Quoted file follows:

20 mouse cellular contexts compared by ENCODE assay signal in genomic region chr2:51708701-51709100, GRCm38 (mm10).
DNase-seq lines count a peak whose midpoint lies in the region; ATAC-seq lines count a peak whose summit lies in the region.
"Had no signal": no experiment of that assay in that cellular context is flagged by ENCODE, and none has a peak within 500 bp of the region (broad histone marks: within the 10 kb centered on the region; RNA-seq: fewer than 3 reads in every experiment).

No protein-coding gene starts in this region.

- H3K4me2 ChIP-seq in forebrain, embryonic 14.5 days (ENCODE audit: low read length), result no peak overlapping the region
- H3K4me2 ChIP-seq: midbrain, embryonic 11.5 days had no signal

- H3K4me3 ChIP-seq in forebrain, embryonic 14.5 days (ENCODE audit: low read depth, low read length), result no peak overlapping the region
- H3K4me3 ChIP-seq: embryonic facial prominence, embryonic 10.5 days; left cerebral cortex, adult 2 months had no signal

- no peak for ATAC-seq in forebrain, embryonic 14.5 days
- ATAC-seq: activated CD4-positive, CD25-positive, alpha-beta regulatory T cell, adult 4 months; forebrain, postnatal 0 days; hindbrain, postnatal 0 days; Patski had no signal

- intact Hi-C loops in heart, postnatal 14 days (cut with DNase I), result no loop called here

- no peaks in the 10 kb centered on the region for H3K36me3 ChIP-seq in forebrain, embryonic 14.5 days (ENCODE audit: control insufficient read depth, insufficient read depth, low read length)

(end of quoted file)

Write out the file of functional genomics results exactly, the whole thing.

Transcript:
20 mouse cellular contexts compared by ENCODE assay signal in genomic region chr2:51708701-51709100, GRCm38 (mm10).
DNase-seq lines count a peak whose midpoint lies in the region; ATAC-seq lines count a peak whose summit lies in the region.
"Had no signal": no experiment of that assay in that cellular context is flagged by ENCODE, and none has a peak within 500 bp of the region (broad histone marks: within the 10 kb centered on the region; RNA-seq: fewer than 3 reads in every experiment).

No protein-coding gene starts in this region.

- H3K4me2 ChIP-seq in forebrain, embryonic 14.5 days (ENCODE audit: low read length), result no peak overlapping the region
- H3K4me2 ChIP-seq: midbrain, embryonic 11.5 days had no signal

- H3K4me3 ChIP-seq in forebrain, embryonic 14.5 days (ENCODE audit: low read depth, low read length), result no peak overlapping the region
- H3K4me3 ChIP-seq: embryonic facial prominence, embryonic 10.5 days; left cerebral cortex, adult 2 months had no signal

- no peak for ATAC-seq in forebrain, embryonic 14.5 days
- ATAC-seq: activated CD4-positive, CD25-positive, alpha-beta regulatory T cell, adult 4 months; forebrain, postnatal 0 days; hindbrain, postnatal 0 days; Patski had no signal

- intact Hi-C loops in heart, postnatal 14 days (cut with DNase I), result no loop called here

- no peaks in the 10 kb centered on the region for H3K36me3 ChIP-seq in forebrain, embryonic 14.5 days (ENCODE audit: control insufficient read depth, insufficient read depth, low read length)